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Chicken Soup writer Jody Fuller to entertain at survivors' banquet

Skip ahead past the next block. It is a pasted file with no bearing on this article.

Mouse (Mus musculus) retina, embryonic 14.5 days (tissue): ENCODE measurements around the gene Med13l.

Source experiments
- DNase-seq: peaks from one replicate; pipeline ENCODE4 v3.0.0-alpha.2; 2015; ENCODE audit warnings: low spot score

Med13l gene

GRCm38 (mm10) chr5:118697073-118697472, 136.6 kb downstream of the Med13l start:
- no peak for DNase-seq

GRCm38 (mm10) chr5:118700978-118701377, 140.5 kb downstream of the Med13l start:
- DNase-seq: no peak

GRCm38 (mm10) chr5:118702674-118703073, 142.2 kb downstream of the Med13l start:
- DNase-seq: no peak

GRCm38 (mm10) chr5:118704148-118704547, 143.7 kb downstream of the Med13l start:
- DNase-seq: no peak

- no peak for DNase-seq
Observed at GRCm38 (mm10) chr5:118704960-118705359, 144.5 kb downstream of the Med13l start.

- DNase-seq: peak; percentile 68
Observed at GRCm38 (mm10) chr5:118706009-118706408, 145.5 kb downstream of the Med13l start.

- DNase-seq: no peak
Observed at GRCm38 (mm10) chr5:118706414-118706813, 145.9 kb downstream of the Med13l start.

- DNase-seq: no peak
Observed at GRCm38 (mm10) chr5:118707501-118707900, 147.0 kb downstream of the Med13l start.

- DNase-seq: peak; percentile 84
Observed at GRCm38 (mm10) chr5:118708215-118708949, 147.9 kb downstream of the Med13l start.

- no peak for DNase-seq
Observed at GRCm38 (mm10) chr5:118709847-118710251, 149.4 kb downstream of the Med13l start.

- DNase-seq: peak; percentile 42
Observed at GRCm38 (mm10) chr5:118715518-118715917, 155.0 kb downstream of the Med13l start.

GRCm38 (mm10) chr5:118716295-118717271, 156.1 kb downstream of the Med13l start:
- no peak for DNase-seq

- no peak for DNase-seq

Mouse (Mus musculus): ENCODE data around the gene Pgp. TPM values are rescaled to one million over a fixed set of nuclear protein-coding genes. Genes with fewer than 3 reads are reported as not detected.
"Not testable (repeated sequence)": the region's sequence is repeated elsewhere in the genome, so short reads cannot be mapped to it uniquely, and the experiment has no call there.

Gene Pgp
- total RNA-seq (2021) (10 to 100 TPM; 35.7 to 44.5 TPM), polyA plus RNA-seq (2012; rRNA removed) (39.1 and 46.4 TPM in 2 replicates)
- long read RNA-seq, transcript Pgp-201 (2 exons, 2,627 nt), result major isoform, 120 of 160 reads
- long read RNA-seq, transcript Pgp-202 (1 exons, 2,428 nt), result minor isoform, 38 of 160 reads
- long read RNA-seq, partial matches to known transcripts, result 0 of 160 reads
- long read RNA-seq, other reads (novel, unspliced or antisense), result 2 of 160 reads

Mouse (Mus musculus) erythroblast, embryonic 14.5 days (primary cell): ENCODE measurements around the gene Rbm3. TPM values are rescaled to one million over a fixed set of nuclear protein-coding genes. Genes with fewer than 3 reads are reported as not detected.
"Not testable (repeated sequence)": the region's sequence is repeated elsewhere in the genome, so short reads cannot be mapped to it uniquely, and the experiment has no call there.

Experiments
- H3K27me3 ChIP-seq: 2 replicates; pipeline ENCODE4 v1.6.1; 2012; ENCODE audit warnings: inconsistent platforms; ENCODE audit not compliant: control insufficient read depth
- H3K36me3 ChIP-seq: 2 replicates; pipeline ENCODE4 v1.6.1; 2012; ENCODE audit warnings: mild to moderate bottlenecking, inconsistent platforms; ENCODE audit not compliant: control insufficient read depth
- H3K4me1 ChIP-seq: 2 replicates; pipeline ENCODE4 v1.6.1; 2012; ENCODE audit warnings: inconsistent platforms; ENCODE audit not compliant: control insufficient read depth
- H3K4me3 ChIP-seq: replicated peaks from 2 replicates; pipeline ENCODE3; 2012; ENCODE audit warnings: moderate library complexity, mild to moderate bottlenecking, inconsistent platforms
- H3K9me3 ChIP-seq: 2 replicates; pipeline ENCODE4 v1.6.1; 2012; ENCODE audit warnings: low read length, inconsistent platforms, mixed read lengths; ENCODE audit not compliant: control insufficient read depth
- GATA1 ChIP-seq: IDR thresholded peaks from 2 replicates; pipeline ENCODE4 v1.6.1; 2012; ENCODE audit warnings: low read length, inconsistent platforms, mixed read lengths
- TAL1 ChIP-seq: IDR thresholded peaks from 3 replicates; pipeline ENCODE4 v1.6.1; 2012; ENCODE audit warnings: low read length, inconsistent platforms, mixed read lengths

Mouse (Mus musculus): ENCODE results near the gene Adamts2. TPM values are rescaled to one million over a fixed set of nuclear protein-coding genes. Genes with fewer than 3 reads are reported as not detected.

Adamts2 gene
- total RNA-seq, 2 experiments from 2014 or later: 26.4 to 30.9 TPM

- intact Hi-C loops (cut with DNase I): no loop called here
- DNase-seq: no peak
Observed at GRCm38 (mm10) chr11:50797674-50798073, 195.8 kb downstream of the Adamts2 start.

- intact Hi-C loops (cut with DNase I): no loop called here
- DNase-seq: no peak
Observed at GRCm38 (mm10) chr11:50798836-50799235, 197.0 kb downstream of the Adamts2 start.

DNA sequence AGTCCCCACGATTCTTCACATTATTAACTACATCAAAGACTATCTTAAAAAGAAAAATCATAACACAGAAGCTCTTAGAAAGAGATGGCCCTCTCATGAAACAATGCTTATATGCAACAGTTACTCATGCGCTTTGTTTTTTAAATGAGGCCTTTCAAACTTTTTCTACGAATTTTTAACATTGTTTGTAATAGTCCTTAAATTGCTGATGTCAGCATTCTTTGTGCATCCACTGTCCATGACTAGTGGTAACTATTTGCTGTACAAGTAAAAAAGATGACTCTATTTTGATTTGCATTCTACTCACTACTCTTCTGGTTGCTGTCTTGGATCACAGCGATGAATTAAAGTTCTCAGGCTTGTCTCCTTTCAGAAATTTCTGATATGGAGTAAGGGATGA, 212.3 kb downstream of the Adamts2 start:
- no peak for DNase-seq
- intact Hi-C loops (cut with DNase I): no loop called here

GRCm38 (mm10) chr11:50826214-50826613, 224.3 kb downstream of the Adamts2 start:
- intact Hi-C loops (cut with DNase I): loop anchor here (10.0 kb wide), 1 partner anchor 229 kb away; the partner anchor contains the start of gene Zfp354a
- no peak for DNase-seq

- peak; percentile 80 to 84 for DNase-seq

Please call 256-329-7322 for more heart health stations ussell Medical while catching a glimpse information. Foundation All cancer survivors are invited of this impressive proudly to gather for a special evening of renovated facility. announces the opening laughter and fun as we celebrate Cardiologists Dr. of our new event life on Tuesday, May 1, at The Ross Davis, Dr. Joseph center, The Mill Two Mill Two Eighty. UAB Medicine Deering, Dr. Brian Eighty, conveniently – Russell Medical Cancer Center Foley and Dr. Kevin located at the corner cordially invites cancer survivors Sublett have teamed up of U.S. Highway 280 in our community, plus one guest, with Russell Medical’s and Elkahatchee Road to enjoy this special evening of cardiology services in Alexander City. The dinner and entertainment on us. and Tallapoosa County Mill Two Eighty was Complimentary hors d’oevres, Commissioner Steve the former home of the photos and music will begin at 5:30 Robinson to bring this Russell Retail store for p.m., followed by a seated dinner at interactive educational decades and has been Susan Foy 6 p.m. experience to town. completely renovated to Jody Fuller, the self-proclaimed Then, lace up those provide 12,000 square “stuttering comic,” will entertain sneakers and let your feet of open space for the audience with his quick wit heart race Saturday, April 28, for special events, receptions, class and stories of the inaugural 5K reunions and conventions. perseverance. on the Runway The name of the facility pays Jody is a comic, homage to the history of Alexander at 8 a.m. This speaker, writer fast and flat City and Russell Mills, a corporate and soldier race course will giant and primary employer in our who has served start and finish area for eight decades. Foundation three tours of Executive Director Tammy Jackson at The Mill duty in Iraq. Two Eighty handles rentals for the building, His syndicated and include the and may be contacted by phone, column can airport taxiway 256-329-7459 or by email at be read in 10 and runway. email@example.com. newspapers, A postDon’t miss a beat this month. and he’s also race party Join Russell Medical’s cardiology been published and awards services for two fun events to raise six times in ceremony awareness of America’s number the popular will follow one killer: heart disease. The Chicken Soup in the event Mega Heart, a gigantic inflatable for the Soul center. Visit interactive heart exhibit will be on book series. runsignup. site at The Mill Two Eighty, Friday, For com for online April 27. Tours are open to the reservations, registration. public from 12 p.m. to 5 p.m. and please contact Performance will include a heart health expo in Jessica Sanford tees will the event center. Jody Fuller at 256-329-7145 be given to Visitors will be invited to walk or jsanford@ all 5K-race through the inside of the human russellmedcenter.com by Tuesday, participants. Walkers also are heart, learn about cardiovascular April 24. invited to take part. A free 1-mile functions and observe examples fun walk will begin at 8:15 a.m., of various types of heart disease, ~ Susan Foy is marketing director and walkers will meander along such as atherosclerosis. Meander at Russell Medical. through the event center to various the hospital campus roadways. Lake Martin Living 43